Art in a landscape: An interview with Hamish Napier

13th July 2020

David Russell

The creation and experience of art in a landscape – be it music, poetry, sculpture, dance, literature, or another form – can help people connect to a place in new ways. It can stir our emotions, rekindle memories, and help us understand the past and present in a way that that binds us to the land and its nature. Crucially, it can help open our minds and imaginations to start thinking about the kind of places we want our landscapes to be. Last year, the ELP-funded Cairngorms Connect project commissioned Hamish Napier, a traditional music composer and performer local to the project area, to develop an album – The Woods – inspired by the forests and different tree species in the Cairngorms area.

Joanna Holland from the Cambridge Conservation Initiative’s Arts, Science and Conservation Programme, spoke to Hamish about his work.

How and when did you start making music?

I have always been drawn to music and I’ve been singing for as long as I remember. My mother is a singer, harpist, and composer. She taught music in our house, so music has always been around me. I remember playing the piano with the keyboard a foot above my head! I then played classical piano and flute at my primary school. I found it very technical and felt little connection to it. The big change for me was my first summer music camp Fèis Spè (the festival of the river Spey) as a teenager. I got to play folk music. And hang out with my pals in an amazing setting! It had a huge impact on me. Whereas classical music felt mostly like technical exercises, folk immediately just felt like my natural environment.

I also realised that the skills I was learning at camp would enable me to play with other people – this, along with listening to people like Phil Cunningham and Aly Bain, was exciting. I went down to Glasgow to study astronomy and physics, but right after my degree toured all over Europe and the States with my band Back of the Moon. Playing in places like Boston’s famous Club Passim, in the footsteps of Joni Mitchell, was pretty memorable. But Playing on a makeshift stage in the vast mountains of British Columbia was completely amazing, as was playing to a crowd of thousands at Philadelphia Folk Festival with a huge purple thunder cloud overhead!

I then studied music in Glasgow, with a year in Berklee College of Music in Boston to study jazz piano and composition. I’m lucky enough to have played all around the world, including in some very cool places in Europe. Our band was most accepted in Holland and Germany – there is a huge affinity for Celtic music over there, where many folk bands find they are asked for multiple encores!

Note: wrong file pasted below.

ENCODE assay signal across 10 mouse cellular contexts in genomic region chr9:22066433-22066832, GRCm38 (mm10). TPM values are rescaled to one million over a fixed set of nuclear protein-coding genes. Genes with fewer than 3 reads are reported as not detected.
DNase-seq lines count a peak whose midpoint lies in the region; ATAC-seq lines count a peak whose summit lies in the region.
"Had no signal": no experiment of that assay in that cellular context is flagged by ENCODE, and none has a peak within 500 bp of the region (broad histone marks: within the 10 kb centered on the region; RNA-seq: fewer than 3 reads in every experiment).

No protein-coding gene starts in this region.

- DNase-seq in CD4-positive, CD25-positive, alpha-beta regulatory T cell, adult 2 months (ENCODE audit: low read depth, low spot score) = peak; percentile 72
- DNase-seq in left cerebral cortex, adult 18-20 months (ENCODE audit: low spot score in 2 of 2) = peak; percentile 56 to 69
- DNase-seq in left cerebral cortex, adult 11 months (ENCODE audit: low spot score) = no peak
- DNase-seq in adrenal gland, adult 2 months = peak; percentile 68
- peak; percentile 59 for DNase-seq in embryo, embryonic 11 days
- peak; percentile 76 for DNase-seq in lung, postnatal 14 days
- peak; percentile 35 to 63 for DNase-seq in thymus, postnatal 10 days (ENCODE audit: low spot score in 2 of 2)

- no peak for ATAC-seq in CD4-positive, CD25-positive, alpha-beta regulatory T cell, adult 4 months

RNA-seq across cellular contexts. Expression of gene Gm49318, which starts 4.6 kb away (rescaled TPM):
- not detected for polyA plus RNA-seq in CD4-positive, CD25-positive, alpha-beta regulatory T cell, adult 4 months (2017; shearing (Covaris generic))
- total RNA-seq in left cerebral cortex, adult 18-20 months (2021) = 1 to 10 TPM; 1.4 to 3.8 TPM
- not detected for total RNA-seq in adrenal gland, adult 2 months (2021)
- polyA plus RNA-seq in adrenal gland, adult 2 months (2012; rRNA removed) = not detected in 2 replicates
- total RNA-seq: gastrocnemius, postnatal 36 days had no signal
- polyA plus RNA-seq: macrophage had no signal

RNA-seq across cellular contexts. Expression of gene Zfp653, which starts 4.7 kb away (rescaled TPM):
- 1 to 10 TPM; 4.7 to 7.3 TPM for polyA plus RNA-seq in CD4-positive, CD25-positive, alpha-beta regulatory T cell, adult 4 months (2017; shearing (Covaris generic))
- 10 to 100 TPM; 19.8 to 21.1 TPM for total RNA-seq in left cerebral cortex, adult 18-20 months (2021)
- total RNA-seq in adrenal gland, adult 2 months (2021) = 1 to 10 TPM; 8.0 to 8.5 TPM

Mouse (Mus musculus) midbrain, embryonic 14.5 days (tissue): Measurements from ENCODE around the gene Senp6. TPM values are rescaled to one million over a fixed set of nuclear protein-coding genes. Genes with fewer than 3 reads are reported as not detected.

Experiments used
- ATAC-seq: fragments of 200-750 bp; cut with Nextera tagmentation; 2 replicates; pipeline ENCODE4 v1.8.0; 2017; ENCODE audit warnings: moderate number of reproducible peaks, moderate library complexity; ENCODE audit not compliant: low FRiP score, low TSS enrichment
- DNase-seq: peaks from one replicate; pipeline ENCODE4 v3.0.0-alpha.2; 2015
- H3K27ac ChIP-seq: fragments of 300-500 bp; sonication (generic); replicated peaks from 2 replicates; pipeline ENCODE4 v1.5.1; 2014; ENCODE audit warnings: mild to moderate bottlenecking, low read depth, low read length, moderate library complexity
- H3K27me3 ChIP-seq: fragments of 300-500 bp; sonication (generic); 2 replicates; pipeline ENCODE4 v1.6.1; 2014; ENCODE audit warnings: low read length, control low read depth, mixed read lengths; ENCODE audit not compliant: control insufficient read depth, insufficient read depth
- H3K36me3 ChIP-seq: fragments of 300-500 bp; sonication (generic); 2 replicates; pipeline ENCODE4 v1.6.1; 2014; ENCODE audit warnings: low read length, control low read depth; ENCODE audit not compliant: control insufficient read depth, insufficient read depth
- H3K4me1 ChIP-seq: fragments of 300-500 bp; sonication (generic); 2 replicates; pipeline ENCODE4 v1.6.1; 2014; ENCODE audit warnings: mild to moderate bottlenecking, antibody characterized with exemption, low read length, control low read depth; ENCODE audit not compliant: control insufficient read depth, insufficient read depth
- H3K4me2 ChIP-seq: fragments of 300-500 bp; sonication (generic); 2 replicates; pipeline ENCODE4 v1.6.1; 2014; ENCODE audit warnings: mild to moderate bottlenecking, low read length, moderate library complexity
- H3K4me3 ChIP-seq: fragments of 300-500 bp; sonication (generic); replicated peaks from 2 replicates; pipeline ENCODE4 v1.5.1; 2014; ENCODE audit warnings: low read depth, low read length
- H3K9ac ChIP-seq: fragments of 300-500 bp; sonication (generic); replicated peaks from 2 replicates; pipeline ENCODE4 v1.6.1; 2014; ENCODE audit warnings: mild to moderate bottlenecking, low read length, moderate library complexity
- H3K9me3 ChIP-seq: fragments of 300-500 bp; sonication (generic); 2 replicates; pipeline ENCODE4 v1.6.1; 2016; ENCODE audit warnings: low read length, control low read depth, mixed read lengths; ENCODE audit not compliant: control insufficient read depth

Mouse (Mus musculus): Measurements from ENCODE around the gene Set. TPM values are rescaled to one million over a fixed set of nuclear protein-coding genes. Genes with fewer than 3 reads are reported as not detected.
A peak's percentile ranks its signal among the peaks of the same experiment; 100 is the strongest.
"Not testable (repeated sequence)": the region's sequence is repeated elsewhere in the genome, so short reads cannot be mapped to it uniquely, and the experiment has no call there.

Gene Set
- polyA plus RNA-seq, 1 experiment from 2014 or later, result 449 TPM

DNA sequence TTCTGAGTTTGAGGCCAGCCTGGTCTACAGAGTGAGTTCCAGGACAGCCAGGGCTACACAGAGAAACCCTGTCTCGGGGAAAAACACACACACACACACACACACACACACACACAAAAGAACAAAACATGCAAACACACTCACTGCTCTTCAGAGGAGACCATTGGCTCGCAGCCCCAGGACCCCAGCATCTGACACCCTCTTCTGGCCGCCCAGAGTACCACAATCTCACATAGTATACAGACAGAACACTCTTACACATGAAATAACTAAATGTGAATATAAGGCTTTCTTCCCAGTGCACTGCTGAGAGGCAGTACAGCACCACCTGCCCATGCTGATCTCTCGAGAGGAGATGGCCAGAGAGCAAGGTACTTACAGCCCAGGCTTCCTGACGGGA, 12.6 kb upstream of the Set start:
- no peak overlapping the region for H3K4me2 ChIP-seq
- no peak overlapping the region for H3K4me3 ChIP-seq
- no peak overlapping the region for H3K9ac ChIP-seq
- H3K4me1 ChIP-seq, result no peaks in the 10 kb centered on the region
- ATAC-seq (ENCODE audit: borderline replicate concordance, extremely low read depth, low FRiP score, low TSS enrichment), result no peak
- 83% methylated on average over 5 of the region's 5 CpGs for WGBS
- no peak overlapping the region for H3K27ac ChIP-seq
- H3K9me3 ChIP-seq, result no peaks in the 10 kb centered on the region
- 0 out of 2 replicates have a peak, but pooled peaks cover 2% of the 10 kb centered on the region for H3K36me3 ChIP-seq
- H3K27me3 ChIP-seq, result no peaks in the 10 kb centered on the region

Hamish says “I’m trying create authentic music with such integrity that it can take people, in their minds, somewhere else. Somewhere they have been or might go to…” Photo credit: © Sean Purser.

How do you think your life/work/music might be different if you had not had your relationship with landscape?

I was very fortunate to be brought up in the Scottish Highlands. I think, even if I had become a physics or maths teacher after my Astronomy and Physics degree, my relationship with nature would be just as strong – because of my parents. And where we went on holiday as a family. Our family holidays were not on the beach resorts of Spain but always in remote and beautiful places in Scotland – Mull, Ullapool, Orkney, Shetland… Holidays were always about what was around us, museums, art galleries, castles, Munros, nature and looking closer.

I was always amazed at what my parents knew of the natural world. They are very knowledgeable about the Scottish hills, wild flowers, birds, trees, land management and more. Holidays were more often wet than not, but they were still exhilarating – whether we were at the top of a mountain or in the woods – wet but cosy. Just magic times!

I would still be interested in trying to express this connectedness – to share my love of landscape, heritage, and people, whether through teaching, music, or something else. When you share with people, you get so much back. Collaborating with others is such a brilliant thing and feeling connected with both people and landscape is an amazing feeling. My compositions are becoming more and more of an expression of my gratitude for Scotland’s landscape, people, and heritage – the things that my parents showed me.

I have just started writing solo album number four, a pentalogy composed in praise of my native Strathspey. The Hill (due for release in 2022) is about the Cairngorms and surrounding mountains. The River (2016), The Railway (2018) and The Woods (2020), were albums written for the River Spey, the Speyside whisky railway line and the beautiful forests and woodlands of the Cairngorms Connect area of Strathspey.

The final album, The Sky, will explore the harder-to-see aspects of my world here; the night sky, the weather, the birds in flight and the creatures tied in to the cycles of the moon.  These five albums reflect the five classical elements seen in dozens of cultures and religions worldwide: water, fire, earth, wind, and aether.

Osprey (Pandion haliaetus) fishing at dawn in the Cairngorms National Park.

Photo credit: Peter Cairns /

This stunning image is taken from Hamish’s album ‘The Woods’.

Photo credit: David Russell / Highland Wildscapes.

With thanks to Hamish Napier for taking the time to speak with us, Joanna Holland for arranging and writing up this interview, and finally to David Russell from Highland Wildscapes for the fantastic main image.

To find out more about Cairngorms Connect, please visit their project page.

To read the full interview, please visit the Endangered Landscapes Programme news page here.